The current is a powerful conveyor belt of water that flows around the gulf toward Florida.
"With these images from space, we have visible proof that at least oil from the surface of the water has reached the current," said Bertrand Chapron at the French Research Institute for Exploitation of the Sea. Chapron and colleague Fabrice Collard said they've combined surface roughness and current flow information with images from the ESA's Envisat satellite to monitor the proximity of the oil to the current.
"Now that oil has entered the Loop Current, it is likely to reach Florida within six days," Chapron said, warning that since the Loop Current is a very intense, deep ocean current, its turbulent waters will accelerate the mixing of the oil and water in the coming days.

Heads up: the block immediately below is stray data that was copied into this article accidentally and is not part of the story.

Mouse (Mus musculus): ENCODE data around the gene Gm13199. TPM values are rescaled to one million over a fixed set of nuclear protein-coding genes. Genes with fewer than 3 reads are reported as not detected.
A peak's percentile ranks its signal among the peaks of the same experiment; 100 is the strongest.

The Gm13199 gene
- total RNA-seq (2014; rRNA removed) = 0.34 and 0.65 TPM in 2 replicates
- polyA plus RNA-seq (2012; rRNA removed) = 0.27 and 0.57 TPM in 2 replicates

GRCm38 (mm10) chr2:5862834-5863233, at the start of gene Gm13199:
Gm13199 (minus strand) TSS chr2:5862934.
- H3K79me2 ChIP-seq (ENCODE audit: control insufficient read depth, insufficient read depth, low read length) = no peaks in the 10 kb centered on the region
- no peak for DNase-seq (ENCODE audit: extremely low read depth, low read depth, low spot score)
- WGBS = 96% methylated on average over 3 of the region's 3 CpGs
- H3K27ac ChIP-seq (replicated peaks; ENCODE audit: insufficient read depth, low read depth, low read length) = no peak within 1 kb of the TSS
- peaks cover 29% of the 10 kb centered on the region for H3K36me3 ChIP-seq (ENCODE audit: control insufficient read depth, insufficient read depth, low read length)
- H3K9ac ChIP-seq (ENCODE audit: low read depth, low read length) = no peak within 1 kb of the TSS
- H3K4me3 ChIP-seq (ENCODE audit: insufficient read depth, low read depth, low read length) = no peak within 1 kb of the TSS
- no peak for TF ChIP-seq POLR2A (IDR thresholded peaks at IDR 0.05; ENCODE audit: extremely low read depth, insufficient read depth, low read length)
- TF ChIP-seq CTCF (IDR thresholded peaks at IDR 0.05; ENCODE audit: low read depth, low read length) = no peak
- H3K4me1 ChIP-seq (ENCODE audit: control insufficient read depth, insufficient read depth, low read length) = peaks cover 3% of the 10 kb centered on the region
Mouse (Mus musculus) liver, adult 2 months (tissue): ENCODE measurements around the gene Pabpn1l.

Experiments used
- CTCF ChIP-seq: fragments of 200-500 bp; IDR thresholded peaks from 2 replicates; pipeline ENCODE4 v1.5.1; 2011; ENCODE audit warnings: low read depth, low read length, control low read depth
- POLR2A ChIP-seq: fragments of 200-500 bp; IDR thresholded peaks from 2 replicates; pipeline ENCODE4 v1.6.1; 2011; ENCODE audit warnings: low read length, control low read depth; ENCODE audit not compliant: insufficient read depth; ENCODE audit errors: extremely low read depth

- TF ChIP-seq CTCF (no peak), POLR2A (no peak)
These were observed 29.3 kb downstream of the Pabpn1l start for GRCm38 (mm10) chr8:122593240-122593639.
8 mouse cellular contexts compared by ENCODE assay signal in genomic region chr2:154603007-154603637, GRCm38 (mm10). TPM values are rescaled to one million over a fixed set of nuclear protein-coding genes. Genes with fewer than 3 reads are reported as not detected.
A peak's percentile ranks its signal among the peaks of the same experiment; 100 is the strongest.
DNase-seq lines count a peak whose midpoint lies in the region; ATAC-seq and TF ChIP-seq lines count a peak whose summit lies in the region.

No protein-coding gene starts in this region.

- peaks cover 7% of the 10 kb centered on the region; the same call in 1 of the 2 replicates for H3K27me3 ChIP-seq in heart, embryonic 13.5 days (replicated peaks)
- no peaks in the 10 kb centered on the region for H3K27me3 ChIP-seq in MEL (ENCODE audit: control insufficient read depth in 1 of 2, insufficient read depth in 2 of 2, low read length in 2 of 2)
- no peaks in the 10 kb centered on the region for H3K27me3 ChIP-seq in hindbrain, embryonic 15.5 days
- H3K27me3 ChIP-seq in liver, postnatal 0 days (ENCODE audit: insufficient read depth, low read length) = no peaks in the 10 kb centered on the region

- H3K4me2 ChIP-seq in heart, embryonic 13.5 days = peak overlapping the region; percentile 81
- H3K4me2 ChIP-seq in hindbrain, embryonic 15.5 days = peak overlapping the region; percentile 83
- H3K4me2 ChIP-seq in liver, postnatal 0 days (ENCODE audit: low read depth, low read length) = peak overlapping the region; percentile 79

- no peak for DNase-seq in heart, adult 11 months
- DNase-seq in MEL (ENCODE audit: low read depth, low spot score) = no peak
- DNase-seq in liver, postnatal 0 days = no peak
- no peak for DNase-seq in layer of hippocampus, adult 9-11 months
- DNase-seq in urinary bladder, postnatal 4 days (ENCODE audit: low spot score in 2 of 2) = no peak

"This might remove the oil film on the surface and prevent us from tracking it with satellites, but the pollution is likely to affect the coral reef marine ecosystem," Collard said.
The ESA said the Loop Current joins the Gulf Stream -- the Northern Hemisphere's most important ocean-current system -- sparking fears that oil could be carried up the U.S. East Coast.
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